Spleen Tumor in Dogs

Updated April 17, 2017

Tumours of the spleen are not uncommon in older dogs. The spleen is an organ near the stomach that filters out old red blood cells from the blood and also aids the immune system. About two-thirds of tumours found on spleens are malignant (spreading) and most of the malignant tumours are the kind that is called hemangiosarcoma. German Shepherds are the most susceptible breed to this kind of spleen tumour. Spleens can also become enlarged due to bleeding in the spleen or from fighting an infection and this is often confused with a spleen tumour. Enlarged spleens are more common than spleen tumours.


Symptoms of a spleen tumour can include distension of the stomach, weakness, fever, diarrhoea, increased urination, weight loss and loss of appetite. If the tumour ruptures, which is common with hemangiosarcoma, the dog will be severely weakened due to loss of blood and the gums will become pale. This requires emergency surgery to remove the spleen and tumour and to stop the bleeding.


If a veterinarian suspects a spleen tumour, he will do a blood test to get a complete blood cell count. He will also test the dog's urine. After that, the veterinarian might use X-rays or ultrasound to look for tumours. He will make the final diagnosis by taking a tissue sample from the tumour to determine what kind of cancer it is if it is malignant. This will require exploratory surgery.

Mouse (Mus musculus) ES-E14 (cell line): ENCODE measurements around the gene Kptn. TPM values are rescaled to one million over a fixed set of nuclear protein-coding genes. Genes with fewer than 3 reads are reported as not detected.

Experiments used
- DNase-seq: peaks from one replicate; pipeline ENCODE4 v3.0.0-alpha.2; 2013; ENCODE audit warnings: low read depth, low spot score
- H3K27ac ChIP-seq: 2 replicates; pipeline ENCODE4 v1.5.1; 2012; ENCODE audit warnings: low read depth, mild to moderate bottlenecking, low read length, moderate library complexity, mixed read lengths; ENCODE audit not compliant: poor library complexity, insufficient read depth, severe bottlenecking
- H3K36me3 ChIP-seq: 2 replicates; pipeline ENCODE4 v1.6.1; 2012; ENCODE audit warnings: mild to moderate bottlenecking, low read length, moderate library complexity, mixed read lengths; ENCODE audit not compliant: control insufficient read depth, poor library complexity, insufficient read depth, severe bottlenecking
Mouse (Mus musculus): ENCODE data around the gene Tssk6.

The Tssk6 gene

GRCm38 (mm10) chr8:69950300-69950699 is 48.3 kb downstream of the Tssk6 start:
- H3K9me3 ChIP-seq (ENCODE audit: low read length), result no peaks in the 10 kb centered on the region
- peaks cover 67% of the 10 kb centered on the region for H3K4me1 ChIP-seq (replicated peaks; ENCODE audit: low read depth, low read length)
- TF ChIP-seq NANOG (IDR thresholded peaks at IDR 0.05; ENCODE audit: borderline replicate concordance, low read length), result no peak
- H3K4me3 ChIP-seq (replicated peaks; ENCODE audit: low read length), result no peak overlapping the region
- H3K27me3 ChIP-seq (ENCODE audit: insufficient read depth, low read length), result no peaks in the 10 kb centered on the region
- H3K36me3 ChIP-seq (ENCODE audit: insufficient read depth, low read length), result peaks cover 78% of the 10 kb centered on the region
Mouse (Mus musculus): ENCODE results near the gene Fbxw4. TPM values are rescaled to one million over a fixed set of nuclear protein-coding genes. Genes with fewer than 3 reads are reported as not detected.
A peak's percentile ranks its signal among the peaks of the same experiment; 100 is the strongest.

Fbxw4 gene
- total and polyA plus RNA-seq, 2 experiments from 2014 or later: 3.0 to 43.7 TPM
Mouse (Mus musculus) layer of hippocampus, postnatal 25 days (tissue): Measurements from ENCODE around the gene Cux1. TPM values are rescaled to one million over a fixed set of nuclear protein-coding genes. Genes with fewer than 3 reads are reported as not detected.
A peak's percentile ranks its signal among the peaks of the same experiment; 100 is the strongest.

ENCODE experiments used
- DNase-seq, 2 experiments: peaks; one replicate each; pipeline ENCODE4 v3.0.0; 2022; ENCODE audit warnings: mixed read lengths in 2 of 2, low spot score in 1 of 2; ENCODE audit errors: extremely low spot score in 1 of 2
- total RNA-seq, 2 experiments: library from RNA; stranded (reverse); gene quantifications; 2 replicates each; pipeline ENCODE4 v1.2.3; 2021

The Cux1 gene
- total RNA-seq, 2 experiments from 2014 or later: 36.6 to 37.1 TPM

Surgical removal of the spleen along with the tumour is the recommended treatment. Just like people, dogs can survive without their spleen because the liver will do the spleen's job for it. Unfortunately, if the tumour was malignant, it most likely had spread to other parts of the body before it was diagnosed.


Chemotherapy is also an option. There can be strong side effects because the drugs that are usually given are toxic to organs that divide cells, including the intestine, bone marrow and skin. Not all chemotherapy drugs are available in every country and they have to be handled carefully because they are dangerous to humans and other animals.


If the tumour is benign, then the dog should lead a normal life after the spleen is removed. Dogs with malignant tumours that have had surgery and chemotherapy live for an average of 3 to 9 months. Remissions of up to a year following chemotherapy are not uncommon, but this depends on the type of cancer and how far along it was when the tumour was removed.

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